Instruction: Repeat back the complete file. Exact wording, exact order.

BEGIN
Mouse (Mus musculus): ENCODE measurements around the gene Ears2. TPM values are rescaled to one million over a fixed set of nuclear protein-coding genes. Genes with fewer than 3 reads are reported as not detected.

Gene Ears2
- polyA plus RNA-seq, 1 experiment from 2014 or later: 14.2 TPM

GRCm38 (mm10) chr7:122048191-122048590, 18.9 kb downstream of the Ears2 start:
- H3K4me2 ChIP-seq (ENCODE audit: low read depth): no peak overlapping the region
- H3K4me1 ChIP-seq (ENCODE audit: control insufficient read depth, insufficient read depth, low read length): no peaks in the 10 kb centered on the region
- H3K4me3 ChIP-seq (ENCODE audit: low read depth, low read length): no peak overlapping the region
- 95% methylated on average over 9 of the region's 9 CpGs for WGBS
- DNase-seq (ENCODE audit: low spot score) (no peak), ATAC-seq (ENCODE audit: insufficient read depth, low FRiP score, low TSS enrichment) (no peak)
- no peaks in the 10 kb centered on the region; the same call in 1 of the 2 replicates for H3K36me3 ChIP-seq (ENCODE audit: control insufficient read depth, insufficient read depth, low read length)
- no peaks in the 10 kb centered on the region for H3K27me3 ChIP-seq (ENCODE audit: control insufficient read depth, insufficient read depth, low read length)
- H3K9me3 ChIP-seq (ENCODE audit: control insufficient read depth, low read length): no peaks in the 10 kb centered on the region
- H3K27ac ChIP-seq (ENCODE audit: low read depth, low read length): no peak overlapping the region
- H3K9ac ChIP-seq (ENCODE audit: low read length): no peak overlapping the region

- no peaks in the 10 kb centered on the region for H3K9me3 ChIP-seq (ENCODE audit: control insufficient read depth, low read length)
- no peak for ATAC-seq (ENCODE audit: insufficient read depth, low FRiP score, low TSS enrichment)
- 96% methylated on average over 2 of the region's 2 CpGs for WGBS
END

Mouse (Mus musculus): ENCODE measurements around the gene Ears2. TPM values are rescaled to one million over a fixed set of nuclear protein-coding genes. Genes with fewer than 3 reads are reported as not detected.

Gene Ears2
- polyA plus RNA-seq, 1 experiment from 2014 or later: 14.2 TPM

GRCm38 (mm10) chr7:122048191-122048590, 18.9 kb downstream of the Ears2 start:
- H3K4me2 ChIP-seq (ENCODE audit: low read depth): no peak overlapping the region
- H3K4me1 ChIP-seq (ENCODE audit: control insufficient read depth, insufficient read depth, low read length): no peaks in the 10 kb centered on the region
- H3K4me3 ChIP-seq (ENCODE audit: low read depth, low read length): no peak overlapping the region
- 95% methylated on average over 9 of the region's 9 CpGs for WGBS
- DNase-seq (ENCODE audit: low spot score) (no peak), ATAC-seq (ENCODE audit: insufficient read depth, low FRiP score, low TSS enrichment) (no peak)
- no peaks in the 10 kb centered on the region; the same call in 1 of the 2 replicates for H3K36me3 ChIP-seq (ENCODE audit: control insufficient read depth, insufficient read depth, low read length)
- no peaks in the 10 kb centered on the region for H3K27me3 ChIP-seq (ENCODE audit: control insufficient read depth, insufficient read depth, low read length)
- H3K9me3 ChIP-seq (ENCODE audit: control insufficient read depth, low read length): no peaks in the 10 kb centered on the region
- H3K27ac ChIP-seq (ENCODE audit: low read depth, low read length): no peak overlapping the region
- H3K9ac ChIP-seq (ENCODE audit: low read length): no peak overlapping the region

- no peaks in the 10 kb centered on the region for H3K9me3 ChIP-seq (ENCODE audit: control insufficient read depth, low read length)
- no peak for ATAC-seq (ENCODE audit: insufficient read depth, low FRiP score, low TSS enrichment)
- 96% methylated on average over 2 of the region's 2 CpGs for WGBS